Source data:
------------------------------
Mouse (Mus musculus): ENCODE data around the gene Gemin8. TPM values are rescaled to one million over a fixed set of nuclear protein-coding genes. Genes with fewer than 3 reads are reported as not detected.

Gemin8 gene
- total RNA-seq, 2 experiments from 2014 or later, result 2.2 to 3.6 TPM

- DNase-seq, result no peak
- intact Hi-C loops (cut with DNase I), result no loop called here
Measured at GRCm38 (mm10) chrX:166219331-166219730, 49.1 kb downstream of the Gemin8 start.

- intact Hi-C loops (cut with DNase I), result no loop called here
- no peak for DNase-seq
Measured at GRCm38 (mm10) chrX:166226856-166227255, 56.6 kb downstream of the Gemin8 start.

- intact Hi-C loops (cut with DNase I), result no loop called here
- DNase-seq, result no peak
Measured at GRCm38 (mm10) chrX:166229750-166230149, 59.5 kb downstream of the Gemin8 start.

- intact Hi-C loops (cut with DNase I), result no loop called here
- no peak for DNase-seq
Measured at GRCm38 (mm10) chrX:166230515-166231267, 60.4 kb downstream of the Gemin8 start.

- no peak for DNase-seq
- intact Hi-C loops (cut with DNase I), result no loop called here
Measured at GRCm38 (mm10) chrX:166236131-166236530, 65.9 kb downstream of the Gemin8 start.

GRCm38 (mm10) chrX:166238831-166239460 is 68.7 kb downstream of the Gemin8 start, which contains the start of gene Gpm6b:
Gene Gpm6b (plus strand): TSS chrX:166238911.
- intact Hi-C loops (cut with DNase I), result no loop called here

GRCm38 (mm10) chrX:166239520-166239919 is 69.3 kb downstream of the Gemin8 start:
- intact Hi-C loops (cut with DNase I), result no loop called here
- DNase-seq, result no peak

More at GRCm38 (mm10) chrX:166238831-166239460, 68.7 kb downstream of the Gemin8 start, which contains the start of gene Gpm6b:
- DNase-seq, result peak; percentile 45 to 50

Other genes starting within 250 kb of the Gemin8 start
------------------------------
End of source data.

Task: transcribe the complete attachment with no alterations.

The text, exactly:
Mouse (Mus musculus): ENCODE data around the gene Gemin8. TPM values are rescaled to one million over a fixed set of nuclear protein-coding genes. Genes with fewer than 3 reads are reported as not detected.

Gemin8 gene
- total RNA-seq, 2 experiments from 2014 or later, result 2.2 to 3.6 TPM

- DNase-seq, result no peak
- intact Hi-C loops (cut with DNase I), result no loop called here
Measured at GRCm38 (mm10) chrX:166219331-166219730, 49.1 kb downstream of the Gemin8 start.

- intact Hi-C loops (cut with DNase I), result no loop called here
- no peak for DNase-seq
Measured at GRCm38 (mm10) chrX:166226856-166227255, 56.6 kb downstream of the Gemin8 start.

- intact Hi-C loops (cut with DNase I), result no loop called here
- DNase-seq, result no peak
Measured at GRCm38 (mm10) chrX:166229750-166230149, 59.5 kb downstream of the Gemin8 start.

- intact Hi-C loops (cut with DNase I), result no loop called here
- no peak for DNase-seq
Measured at GRCm38 (mm10) chrX:166230515-166231267, 60.4 kb downstream of the Gemin8 start.

- no peak for DNase-seq
- intact Hi-C loops (cut with DNase I), result no loop called here
Measured at GRCm38 (mm10) chrX:166236131-166236530, 65.9 kb downstream of the Gemin8 start.

GRCm38 (mm10) chrX:166238831-166239460 is 68.7 kb downstream of the Gemin8 start, which contains the start of gene Gpm6b:
Gene Gpm6b (plus strand): TSS chrX:166238911.
- intact Hi-C loops (cut with DNase I), result no loop called here

GRCm38 (mm10) chrX:166239520-166239919 is 69.3 kb downstream of the Gemin8 start:
- intact Hi-C loops (cut with DNase I), result no loop called here
- DNase-seq, result no peak

More at GRCm38 (mm10) chrX:166238831-166239460, 68.7 kb downstream of the Gemin8 start, which contains the start of gene Gpm6b:
- DNase-seq, result peak; percentile 45 to 50

Other genes starting within 250 kb of the Gemin8 start